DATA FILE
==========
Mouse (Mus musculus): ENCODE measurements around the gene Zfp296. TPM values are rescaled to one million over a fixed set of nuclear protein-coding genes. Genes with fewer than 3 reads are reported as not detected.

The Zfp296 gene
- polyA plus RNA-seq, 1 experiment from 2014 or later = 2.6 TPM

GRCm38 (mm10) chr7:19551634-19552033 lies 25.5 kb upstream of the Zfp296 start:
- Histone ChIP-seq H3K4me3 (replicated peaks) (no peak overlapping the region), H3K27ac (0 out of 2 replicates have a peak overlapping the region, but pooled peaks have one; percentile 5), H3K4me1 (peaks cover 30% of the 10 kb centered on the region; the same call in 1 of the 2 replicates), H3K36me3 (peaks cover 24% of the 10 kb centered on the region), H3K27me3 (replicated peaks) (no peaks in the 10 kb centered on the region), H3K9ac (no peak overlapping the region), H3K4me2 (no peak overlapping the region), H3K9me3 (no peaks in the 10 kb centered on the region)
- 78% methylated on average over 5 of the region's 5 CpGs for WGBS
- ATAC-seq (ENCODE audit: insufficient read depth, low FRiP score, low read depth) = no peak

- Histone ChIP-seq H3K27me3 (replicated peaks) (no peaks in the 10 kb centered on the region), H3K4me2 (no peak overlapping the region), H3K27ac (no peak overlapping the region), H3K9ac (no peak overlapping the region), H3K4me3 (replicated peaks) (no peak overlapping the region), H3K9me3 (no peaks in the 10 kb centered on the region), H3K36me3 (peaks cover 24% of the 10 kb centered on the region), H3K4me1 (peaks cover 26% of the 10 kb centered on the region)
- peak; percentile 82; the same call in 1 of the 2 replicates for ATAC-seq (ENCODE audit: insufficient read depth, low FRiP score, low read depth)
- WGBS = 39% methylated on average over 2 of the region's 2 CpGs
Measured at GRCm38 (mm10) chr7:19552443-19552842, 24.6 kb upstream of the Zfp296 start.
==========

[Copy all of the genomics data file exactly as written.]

Mouse (Mus musculus): ENCODE measurements around the gene Zfp296. TPM values are rescaled to one million over a fixed set of nuclear protein-coding genes. Genes with fewer than 3 reads are reported as not detected.

The Zfp296 gene
- polyA plus RNA-seq, 1 experiment from 2014 or later = 2.6 TPM

GRCm38 (mm10) chr7:19551634-19552033 lies 25.5 kb upstream of the Zfp296 start:
- Histone ChIP-seq H3K4me3 (replicated peaks) (no peak overlapping the region), H3K27ac (0 out of 2 replicates have a peak overlapping the region, but pooled peaks have one; percentile 5), H3K4me1 (peaks cover 30% of the 10 kb centered on the region; the same call in 1 of the 2 replicates), H3K36me3 (peaks cover 24% of the 10 kb centered on the region), H3K27me3 (replicated peaks) (no peaks in the 10 kb centered on the region), H3K9ac (no peak overlapping the region), H3K4me2 (no peak overlapping the region), H3K9me3 (no peaks in the 10 kb centered on the region)
- 78% methylated on average over 5 of the region's 5 CpGs for WGBS
- ATAC-seq (ENCODE audit: insufficient read depth, low FRiP score, low read depth) = no peak

- Histone ChIP-seq H3K27me3 (replicated peaks) (no peaks in the 10 kb centered on the region), H3K4me2 (no peak overlapping the region), H3K27ac (no peak overlapping the region), H3K9ac (no peak overlapping the region), H3K4me3 (replicated peaks) (no peak overlapping the region), H3K9me3 (no peaks in the 10 kb centered on the region), H3K36me3 (peaks cover 24% of the 10 kb centered on the region), H3K4me1 (peaks cover 26% of the 10 kb centered on the region)
- peak; percentile 82; the same call in 1 of the 2 replicates for ATAC-seq (ENCODE audit: insufficient read depth, low FRiP score, low read depth)
- WGBS = 39% methylated on average over 2 of the region's 2 CpGs
Measured at GRCm38 (mm10) chr7:19552443-19552842, 24.6 kb upstream of the Zfp296 start.